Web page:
How to Protect Cardholder Data
The PCI Standard
Retailers, businesses of all sizes, and call-centers all base the majority of their business transactions through credit cards. Call-centers require that the customer use credit cards to handle their purchase orders. No matter if they are a sole-proprietorship of only one or a large corporation of thousands, businesses also manage credit card data to perform their business transactions. Retailers everywhere, both large and small, handle credit cards as a means of making purchases. What do all of these different size businesses have in common? They must adhere to global PCI standards.
What are the PCI standards? Otherwise known as PCI DSS, or Payment Card Industry Data Security Standards, these are the rules and regulations that merchants must follow to accept major credit cards as a means for transactions. The standards are a requirement from the major credit card brands, but it is administered by an outside counsel, the Payment Card Industry Security Standards Council. The measures were put into place worldwide to protect consumers and reduce credit card fraud.
It is paramount for any business or institution to maintain consumer trust. One way to maintain trust with consumers is to keep their data safe. It is a serious business to preserve payment information, personal transactions, and personally-identifying information safe from fraud, misuse, and data breaches.
Validation of Compliance
One method of assuring that a business is upholding its security levels is through validation of compliance. Compliance is required for business entities that handle major credit cards for business transactions. Depending on the business’s size or the amount of transactions processed, the validation of compliance can be performed annually or quarterly. It is the company’s judgment to manage this based on the volume of business that they handle. Ways that the validation of compliance are conducted are:
• Self-Assessment Questionnaires (SAQ) – for businesses with smaller volumes of transactions.
• An External Qualified Assessor (QSA) – for businesses with moderate volumes of transactions.
• Firm-specific Internal Security Assessor (ISA) – for businesses with large volumes of transactions.
PCI-DSS Security Standards
Businesses of any size that accept major credit cards must follow PCI-DSS security standards. The standards are designed to protect both the consumer and the company from fraud or data breaches. The standards apply to any technical or operational systems that are connected to cardholder data. What are the required PCI-DSS standards?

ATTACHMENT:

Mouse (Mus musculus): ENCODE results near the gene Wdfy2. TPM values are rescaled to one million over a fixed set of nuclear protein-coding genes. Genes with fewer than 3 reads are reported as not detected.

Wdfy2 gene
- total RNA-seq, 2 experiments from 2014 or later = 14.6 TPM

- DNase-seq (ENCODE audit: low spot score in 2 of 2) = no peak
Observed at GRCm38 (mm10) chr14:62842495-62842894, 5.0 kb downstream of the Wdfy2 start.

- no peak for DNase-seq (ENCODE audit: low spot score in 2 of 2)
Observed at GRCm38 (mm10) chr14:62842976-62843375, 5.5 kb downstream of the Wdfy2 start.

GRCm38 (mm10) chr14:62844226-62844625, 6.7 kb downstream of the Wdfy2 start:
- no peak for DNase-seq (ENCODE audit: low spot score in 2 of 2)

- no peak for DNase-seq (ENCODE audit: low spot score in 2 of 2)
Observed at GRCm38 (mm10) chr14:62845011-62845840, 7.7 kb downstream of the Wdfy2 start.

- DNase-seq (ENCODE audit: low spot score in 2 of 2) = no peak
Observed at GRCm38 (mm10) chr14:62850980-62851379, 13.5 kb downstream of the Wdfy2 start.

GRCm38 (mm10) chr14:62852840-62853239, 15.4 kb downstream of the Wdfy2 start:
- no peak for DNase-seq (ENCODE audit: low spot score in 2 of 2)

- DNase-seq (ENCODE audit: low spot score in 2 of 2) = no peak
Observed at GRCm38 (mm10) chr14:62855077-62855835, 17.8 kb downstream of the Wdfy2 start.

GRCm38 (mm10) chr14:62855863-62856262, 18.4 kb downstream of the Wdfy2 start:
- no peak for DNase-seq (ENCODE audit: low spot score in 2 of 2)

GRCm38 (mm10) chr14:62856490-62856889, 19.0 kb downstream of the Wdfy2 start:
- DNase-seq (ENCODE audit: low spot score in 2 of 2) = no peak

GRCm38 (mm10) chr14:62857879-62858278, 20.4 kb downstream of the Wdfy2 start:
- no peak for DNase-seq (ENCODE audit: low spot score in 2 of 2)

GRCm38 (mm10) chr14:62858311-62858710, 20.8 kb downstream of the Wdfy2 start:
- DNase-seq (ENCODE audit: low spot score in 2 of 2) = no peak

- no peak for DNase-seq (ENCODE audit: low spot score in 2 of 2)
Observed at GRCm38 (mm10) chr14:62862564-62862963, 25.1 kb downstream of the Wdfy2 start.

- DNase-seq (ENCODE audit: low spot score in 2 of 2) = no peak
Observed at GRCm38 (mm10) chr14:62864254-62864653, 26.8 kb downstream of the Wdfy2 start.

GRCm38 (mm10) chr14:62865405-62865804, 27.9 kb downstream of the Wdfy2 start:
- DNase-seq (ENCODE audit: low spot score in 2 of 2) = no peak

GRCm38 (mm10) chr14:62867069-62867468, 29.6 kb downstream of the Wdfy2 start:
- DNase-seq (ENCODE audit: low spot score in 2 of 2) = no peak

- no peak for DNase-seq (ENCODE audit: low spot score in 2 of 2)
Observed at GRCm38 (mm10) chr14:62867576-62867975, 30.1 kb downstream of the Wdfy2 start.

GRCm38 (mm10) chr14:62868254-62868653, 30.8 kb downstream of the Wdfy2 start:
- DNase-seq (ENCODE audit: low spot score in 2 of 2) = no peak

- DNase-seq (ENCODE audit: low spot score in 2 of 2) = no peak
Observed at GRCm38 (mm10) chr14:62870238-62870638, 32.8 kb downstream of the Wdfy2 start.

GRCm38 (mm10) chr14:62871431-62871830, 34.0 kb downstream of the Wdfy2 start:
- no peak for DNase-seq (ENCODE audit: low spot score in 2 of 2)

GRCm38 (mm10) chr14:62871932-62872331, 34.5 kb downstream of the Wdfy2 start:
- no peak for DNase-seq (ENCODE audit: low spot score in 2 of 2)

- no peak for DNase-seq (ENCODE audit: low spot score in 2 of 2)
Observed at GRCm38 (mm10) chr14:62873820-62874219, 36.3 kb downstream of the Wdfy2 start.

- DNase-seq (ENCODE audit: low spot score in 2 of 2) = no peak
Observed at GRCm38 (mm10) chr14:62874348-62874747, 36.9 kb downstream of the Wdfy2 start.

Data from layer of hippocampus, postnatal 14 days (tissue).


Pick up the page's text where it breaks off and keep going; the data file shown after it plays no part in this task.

• Build and maintain a secure network.
1. Companies must build and maintain a firewall to protect cardholder data.
2. Must use customized passwords; businesses are not allowed to use default-supplied passwords with any system.
• Protect Cardholder Data
1. Protect any stored cardholder data.
2. Use encryption when transferring any cardholder data across open, public networks.
• Maintain a Vulnerability Management Program
1. Regularly use and update antivirus software programs.
2. Develop and maintain secure systems and other software applications.
• Implement Strong Access Control Measures
1. Restrict access to cardholder data within the business to only those employees who need to know.
2. Each employee with computer access is required to have a unique sign-on ID.
3. Restrict physical access from employees to cardholder data.
• Regularly Monitor and Test Networks
1. All-access points to system networks should be tracked and monitored, including those with resources and consumer data.
2. Provide regular testing of security systems and data.
• Maintain a Company Information Security Policy
1. Maintain a company-wide policy that addresses security for both employees and contractors.
All businesses that accept major credit cards are subject to PCI DSS standards. To be PCI compliant, these businesses must follow all security standards set forth by the PCI SSC or Payment Card Industry Security Standards Council. There are four levels of PCI Compliance standards based on the amount of financial transactions each business processes per year. This monetary amount is equated to the level of risk assessed by the major credit card companies. Each card issuer maintains its level of compliance, though most follow the standard: